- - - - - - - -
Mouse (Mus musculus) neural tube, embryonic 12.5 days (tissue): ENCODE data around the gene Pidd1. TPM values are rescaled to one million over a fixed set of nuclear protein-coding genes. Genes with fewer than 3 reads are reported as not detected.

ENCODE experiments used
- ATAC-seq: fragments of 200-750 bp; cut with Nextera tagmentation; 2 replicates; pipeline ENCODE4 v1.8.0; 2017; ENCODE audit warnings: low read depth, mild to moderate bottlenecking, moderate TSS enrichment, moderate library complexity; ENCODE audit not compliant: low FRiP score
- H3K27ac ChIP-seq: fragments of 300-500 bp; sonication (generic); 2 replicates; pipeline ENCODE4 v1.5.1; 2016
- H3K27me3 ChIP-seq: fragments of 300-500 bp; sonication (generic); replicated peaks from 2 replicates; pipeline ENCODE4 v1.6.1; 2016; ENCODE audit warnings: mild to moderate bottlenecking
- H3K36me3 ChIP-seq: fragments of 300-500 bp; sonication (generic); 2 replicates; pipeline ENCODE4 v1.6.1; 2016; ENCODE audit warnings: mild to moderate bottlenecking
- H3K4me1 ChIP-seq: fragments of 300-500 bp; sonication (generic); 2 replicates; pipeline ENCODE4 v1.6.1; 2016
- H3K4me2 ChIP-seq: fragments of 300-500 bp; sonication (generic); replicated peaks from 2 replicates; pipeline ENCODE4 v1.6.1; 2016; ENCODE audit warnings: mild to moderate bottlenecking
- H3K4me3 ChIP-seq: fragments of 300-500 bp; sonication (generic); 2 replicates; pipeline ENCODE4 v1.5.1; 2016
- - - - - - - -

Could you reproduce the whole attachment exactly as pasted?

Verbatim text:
Mouse (Mus musculus) neural tube, embryonic 12.5 days (tissue): ENCODE data around the gene Pidd1. TPM values are rescaled to one million over a fixed set of nuclear protein-coding genes. Genes with fewer than 3 reads are reported as not detected.

ENCODE experiments used
- ATAC-seq: fragments of 200-750 bp; cut with Nextera tagmentation; 2 replicates; pipeline ENCODE4 v1.8.0; 2017; ENCODE audit warnings: low read depth, mild to moderate bottlenecking, moderate TSS enrichment, moderate library complexity; ENCODE audit not compliant: low FRiP score
- H3K27ac ChIP-seq: fragments of 300-500 bp; sonication (generic); 2 replicates; pipeline ENCODE4 v1.5.1; 2016
- H3K27me3 ChIP-seq: fragments of 300-500 bp; sonication (generic); replicated peaks from 2 replicates; pipeline ENCODE4 v1.6.1; 2016; ENCODE audit warnings: mild to moderate bottlenecking
- H3K36me3 ChIP-seq: fragments of 300-500 bp; sonication (generic); 2 replicates; pipeline ENCODE4 v1.6.1; 2016; ENCODE audit warnings: mild to moderate bottlenecking
- H3K4me1 ChIP-seq: fragments of 300-500 bp; sonication (generic); 2 replicates; pipeline ENCODE4 v1.6.1; 2016
- H3K4me2 ChIP-seq: fragments of 300-500 bp; sonication (generic); replicated peaks from 2 replicates; pipeline ENCODE4 v1.6.1; 2016; ENCODE audit warnings: mild to moderate bottlenecking
- H3K4me3 ChIP-seq: fragments of 300-500 bp; sonication (generic); 2 replicates; pipeline ENCODE4 v1.5.1; 2016